12 Trivia Tidbits for Your Friday, February 9, 2024
We picked you up a 12-pack of cool, refreshing factoids. Crack one open!
An Old-School Spiritualist Was Ruined When Someone Tried to Noogie His Spirit
F.W. Courtney was a flim-flam man and spiritualist who made a fortune holding fake seances in Detroit. At one performance in 1893, he summoned the “spirit” of some guy’s wife, and another dude decided he wanted to put the ghost in a headlock. This, obviously, revealed the spirit to be Courtney himself, which somehow surprised and enraged the crowd. He was forced to give everyone a refund and was run out of town.
One Australian Family Keeps Murdering People in the Same Creepy Forest
In 2012, Matthew Milat lured a classmate into Belanglo State Forest and brutally murdered him with the help of a friend. Back in the 1990s, his great uncle Ivan Milat murdered at least seven hikers in equally brutal fashion, in that same forest.
Ancient Greeks Thought Giraffes Were a Joke
While Egyptians and Romans were familiar with giraffes, due to the uber-wealthy importing them as pets, Greeks long called them camelopards, a mythical chimerical combination of a camel and a leopard.
Tattoos Were Mainly a Form of Punishment in Ancient Greece
Ancient Greece wasn’t a monolith, and there were lots of cultures living in the area for a long time. But one thing that many of them had in common was the practice of tattooing criminals with descriptions of their crimes. There were, however, some spies and spinsters who tattooed themselves willingly, to transfer information and let everyone know how much they didn’t care for others’ opinions, respectively.
University of Virginia Has One of the Most Mysterious Secret Societies in the Country
The Seven Society dates back to at least 1905, when a flag with a large 7, an alpha, an omega and an infinity symbol were spotted in a yearbook. Members are only revealed after they’re dead, via a flag appearing mysteriously at their funerals. The only thing that’s known about them is a handful of charitable donations, which always appear in an amount including a long string of 7s.
Comic Book Writer Neil Gaiman Got His Start in an Even More Fictional Business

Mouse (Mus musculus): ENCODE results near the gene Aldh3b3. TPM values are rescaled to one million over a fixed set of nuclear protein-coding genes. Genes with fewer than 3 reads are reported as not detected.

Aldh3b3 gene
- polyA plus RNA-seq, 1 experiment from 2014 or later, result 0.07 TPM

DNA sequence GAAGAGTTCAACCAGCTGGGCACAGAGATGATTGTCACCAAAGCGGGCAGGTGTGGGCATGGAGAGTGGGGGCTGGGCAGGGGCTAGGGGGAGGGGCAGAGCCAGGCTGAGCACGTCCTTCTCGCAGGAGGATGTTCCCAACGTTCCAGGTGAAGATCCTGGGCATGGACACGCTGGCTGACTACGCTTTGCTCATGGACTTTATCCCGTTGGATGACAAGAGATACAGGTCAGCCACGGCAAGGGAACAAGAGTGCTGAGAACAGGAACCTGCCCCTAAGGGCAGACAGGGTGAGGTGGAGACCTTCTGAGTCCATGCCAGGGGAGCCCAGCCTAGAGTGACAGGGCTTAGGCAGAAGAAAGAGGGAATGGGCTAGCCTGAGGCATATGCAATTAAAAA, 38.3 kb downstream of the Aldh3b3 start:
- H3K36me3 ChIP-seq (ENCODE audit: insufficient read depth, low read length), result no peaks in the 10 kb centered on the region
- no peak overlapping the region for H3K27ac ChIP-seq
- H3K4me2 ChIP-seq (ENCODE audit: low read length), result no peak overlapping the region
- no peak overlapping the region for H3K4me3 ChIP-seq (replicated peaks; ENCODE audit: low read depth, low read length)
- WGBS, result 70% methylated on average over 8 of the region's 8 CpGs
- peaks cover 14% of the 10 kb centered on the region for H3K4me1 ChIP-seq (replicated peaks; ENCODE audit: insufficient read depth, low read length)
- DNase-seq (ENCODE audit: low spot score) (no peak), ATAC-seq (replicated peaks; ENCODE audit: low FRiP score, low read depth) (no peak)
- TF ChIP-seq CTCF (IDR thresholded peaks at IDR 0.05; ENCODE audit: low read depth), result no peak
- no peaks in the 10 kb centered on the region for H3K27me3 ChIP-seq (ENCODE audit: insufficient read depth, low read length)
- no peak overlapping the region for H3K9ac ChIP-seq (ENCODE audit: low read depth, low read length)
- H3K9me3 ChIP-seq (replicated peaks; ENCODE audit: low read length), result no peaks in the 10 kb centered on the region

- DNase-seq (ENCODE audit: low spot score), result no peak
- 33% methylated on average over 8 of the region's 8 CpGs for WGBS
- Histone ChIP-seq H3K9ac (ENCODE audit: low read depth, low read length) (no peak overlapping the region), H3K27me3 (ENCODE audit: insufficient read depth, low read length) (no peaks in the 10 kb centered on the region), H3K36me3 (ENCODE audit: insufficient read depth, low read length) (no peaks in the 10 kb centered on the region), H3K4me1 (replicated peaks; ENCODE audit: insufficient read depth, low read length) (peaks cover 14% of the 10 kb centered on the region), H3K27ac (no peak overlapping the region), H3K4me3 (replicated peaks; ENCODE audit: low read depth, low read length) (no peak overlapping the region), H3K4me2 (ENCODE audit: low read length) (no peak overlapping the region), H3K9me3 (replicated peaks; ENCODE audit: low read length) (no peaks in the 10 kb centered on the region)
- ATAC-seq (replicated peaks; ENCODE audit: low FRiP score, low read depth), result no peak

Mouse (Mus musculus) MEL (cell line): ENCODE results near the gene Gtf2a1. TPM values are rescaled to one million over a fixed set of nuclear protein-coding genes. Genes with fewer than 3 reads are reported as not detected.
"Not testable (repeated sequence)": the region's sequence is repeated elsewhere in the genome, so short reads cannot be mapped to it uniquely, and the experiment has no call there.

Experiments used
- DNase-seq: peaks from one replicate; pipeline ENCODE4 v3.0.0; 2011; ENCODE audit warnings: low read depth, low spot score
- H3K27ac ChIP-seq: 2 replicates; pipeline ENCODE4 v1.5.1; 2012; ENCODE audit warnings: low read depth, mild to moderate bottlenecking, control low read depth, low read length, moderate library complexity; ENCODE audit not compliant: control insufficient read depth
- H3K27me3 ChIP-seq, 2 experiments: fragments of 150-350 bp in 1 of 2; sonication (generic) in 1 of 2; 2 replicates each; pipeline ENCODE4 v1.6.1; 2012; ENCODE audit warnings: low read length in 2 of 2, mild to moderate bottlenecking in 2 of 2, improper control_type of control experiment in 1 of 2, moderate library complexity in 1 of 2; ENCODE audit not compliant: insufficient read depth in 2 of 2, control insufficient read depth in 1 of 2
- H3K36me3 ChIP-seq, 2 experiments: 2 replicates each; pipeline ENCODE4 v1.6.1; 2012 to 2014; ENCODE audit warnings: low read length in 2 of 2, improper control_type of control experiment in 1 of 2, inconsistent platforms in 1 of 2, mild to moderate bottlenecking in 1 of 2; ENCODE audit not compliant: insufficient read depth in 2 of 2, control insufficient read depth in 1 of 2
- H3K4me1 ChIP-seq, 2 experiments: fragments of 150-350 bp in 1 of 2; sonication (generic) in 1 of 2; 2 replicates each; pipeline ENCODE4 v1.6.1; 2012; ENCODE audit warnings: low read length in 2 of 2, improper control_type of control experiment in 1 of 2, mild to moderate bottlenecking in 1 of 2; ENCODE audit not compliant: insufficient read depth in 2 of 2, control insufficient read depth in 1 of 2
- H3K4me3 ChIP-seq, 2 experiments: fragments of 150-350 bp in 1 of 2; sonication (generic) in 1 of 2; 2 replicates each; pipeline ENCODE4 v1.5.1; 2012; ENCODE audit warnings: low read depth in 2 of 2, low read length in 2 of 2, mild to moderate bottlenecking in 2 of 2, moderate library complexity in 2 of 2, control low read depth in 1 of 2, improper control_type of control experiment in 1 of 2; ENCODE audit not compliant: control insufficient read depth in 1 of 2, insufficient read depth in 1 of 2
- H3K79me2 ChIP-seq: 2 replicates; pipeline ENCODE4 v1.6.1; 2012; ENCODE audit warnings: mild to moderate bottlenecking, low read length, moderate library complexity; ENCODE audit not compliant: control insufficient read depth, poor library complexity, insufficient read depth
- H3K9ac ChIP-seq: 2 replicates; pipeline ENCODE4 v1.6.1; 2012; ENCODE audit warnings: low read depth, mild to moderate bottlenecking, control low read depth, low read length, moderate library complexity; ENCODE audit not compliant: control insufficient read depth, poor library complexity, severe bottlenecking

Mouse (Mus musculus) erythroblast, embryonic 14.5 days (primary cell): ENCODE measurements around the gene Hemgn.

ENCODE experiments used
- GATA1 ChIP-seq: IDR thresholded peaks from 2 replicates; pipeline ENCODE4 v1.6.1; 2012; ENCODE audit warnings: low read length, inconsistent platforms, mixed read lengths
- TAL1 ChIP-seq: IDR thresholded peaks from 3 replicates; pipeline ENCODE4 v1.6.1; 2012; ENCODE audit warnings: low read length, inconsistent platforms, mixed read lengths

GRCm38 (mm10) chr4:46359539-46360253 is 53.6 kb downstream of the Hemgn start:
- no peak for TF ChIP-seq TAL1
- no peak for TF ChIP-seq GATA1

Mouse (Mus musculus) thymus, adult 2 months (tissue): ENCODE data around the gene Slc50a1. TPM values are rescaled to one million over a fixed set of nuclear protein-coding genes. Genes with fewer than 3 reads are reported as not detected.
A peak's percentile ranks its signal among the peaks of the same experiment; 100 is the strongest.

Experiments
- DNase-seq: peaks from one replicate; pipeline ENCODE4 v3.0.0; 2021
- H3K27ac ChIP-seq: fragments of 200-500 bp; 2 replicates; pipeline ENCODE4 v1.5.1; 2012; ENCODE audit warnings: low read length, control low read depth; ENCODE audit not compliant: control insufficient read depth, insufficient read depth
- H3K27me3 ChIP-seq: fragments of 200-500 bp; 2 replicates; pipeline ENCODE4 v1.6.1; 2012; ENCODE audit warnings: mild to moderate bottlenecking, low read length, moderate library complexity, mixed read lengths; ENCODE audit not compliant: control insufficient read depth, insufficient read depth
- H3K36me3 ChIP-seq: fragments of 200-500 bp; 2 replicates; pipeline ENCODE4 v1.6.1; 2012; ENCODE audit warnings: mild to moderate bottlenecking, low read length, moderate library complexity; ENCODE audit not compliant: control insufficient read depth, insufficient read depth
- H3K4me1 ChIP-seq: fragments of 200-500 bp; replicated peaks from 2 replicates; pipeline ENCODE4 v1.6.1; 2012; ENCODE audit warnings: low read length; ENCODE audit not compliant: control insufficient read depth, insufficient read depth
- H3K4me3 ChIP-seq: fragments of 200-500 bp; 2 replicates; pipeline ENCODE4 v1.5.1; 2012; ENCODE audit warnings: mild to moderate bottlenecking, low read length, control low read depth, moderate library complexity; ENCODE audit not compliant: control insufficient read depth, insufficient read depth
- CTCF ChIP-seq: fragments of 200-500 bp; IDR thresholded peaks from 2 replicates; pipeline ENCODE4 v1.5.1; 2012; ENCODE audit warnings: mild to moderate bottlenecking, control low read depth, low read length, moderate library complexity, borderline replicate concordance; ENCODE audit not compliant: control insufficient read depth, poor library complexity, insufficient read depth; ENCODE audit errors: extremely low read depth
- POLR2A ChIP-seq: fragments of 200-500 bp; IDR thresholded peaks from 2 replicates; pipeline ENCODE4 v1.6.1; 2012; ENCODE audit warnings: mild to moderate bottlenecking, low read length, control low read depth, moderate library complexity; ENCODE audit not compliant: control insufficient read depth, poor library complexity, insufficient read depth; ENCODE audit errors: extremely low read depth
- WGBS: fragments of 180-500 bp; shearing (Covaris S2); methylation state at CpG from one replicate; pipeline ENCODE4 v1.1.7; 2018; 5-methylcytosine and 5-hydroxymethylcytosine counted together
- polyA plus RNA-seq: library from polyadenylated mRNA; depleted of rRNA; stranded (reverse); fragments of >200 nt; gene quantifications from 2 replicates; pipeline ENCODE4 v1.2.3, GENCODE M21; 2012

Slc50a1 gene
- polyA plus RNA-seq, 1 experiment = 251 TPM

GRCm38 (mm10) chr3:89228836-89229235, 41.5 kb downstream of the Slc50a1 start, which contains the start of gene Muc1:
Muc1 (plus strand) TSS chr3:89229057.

Gaiman began his career as a British journalist, but quickly grew bitter about how his peers relied on making stuff up, rather than reporting facts. He decided if he was going to make up stories all day, they might as well be fun ones.
A 1994 Advertisement Caused Mass Panic in China
A TV station broadcast a special segment about a “Sibuxiang Beast” rampaging toward the city of Taiyuan. It was eventually revealed to be a tongue-in-cheek hoax to promote Sibuxiang liquor.
Walmart Lost Millions Because of Its Tenuous Relationship With Its Mexican Subsidiary
Walmart de Mexico operated independently of Walmart proper, and as such, executives were able to set up an extensive bribery scheme without anyone in America finding out. For a while, anyway. Once American Walmart executives caught wind, they quietly shut down all Mexican operations. The scandal went unnoticed for seven years before the New York Times found out and published an embarrassing article.
The Worst Type of Marketing Has Already Been Invented: Deadvertising
The 1999 video game Shadow Man was promoted via a “deadvertising” campaign — i.e., trying to get people to chisel ads onto their dead loved ones’ gravestones.
The Pope Enlisted the Help of a Fictional Emperor
During the Crusades, Pope Alexander III received a letter from a man named Prester John. He claimed to preside over a Tolkien-esque empire of horned men, giants and cyclops (not to mention a river that runs straight out of the Garden of Eden). This land was ruled by 72 kings who would come to the Christian church’s aid against the Muslims. The Pope responded but never heard back from his new penpal.
A Billionaire’s Nepo Dog Got 24 Death Threats
Upon her death, billionaire Leona Helmsley left $12 million to her white Maltese, Trouble, which was more than many of her closest family members. Trouble had her own apartment and personal chef in New York City, so keeping up her lifestyle would cost a small fortune. After the public found out and revolted, even more money had to be spent on Trouble’s relocation and private security.
Ed Kemper Performed Psychological Experiments on a Fellow Inmate
Herbert Mullin was a reviled serial killer and inconsiderate neighbor who would often sing while his fellow inmates were watching TV. Kemper said, “I threw water on him to shut him up. Then, when he was a good boy, I’d give him some peanuts. Herbie liked peanuts. That was effective because pretty soon he asked permission to sing. That’s called behavior modification treatment.”